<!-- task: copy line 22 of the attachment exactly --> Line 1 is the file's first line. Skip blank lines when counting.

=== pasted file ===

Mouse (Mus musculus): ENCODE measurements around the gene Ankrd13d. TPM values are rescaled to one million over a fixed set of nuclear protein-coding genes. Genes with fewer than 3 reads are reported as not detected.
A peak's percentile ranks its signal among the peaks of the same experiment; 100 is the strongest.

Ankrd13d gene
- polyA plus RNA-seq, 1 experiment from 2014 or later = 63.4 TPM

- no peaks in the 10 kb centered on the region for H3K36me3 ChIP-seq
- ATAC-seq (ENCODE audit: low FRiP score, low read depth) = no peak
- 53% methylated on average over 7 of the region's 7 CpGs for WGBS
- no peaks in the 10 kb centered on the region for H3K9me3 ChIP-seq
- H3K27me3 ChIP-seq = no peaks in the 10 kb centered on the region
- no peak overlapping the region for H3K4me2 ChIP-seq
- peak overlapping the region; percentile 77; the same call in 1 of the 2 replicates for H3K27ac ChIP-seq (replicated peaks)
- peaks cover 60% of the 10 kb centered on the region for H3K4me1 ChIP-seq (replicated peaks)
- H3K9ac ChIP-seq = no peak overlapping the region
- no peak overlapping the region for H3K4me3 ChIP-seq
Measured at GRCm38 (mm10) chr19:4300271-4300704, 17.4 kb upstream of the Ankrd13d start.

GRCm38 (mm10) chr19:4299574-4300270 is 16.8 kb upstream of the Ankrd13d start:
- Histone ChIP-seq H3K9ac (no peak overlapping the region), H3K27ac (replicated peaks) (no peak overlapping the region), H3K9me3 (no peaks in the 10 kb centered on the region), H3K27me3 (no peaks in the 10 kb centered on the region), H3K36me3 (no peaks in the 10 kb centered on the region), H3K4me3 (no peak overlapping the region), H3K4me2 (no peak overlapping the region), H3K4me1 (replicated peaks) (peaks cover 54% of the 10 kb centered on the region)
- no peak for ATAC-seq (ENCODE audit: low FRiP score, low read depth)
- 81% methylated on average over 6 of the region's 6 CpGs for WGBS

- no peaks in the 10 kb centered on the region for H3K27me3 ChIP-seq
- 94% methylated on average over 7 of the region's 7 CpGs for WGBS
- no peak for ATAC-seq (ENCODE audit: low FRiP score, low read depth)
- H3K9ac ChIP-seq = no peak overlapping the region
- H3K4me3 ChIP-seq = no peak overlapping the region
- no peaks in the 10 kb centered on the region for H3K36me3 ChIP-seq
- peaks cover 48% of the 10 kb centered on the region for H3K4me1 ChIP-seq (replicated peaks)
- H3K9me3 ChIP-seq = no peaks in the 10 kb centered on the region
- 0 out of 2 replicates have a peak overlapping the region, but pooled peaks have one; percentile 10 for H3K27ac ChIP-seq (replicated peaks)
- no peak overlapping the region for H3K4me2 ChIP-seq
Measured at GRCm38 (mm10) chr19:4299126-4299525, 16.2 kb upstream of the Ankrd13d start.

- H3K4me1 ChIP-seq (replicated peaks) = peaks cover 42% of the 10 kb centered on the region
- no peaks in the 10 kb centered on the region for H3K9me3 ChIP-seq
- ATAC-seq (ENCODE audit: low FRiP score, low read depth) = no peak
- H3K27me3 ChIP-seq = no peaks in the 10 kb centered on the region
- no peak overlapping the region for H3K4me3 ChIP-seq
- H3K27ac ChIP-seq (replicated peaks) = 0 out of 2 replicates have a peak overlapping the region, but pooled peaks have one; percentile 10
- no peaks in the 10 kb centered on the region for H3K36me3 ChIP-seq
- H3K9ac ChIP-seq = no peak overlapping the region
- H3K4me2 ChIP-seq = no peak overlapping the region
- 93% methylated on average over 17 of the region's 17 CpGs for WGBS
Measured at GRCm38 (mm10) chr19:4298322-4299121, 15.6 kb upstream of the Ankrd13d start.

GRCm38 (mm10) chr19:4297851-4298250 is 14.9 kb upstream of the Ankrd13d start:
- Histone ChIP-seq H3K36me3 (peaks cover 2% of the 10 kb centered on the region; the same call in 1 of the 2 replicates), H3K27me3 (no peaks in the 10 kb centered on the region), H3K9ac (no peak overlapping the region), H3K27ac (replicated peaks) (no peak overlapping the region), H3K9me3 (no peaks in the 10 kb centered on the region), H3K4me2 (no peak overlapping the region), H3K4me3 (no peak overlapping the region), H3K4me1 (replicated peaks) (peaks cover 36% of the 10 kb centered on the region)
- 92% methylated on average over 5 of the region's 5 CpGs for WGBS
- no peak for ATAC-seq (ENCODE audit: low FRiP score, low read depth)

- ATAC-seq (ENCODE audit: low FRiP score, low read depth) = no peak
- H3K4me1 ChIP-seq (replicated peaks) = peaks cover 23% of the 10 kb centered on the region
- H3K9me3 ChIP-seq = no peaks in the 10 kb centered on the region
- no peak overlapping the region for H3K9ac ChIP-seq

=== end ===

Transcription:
- no peak for ATAC-seq (ENCODE audit: low FRiP score, low read depth)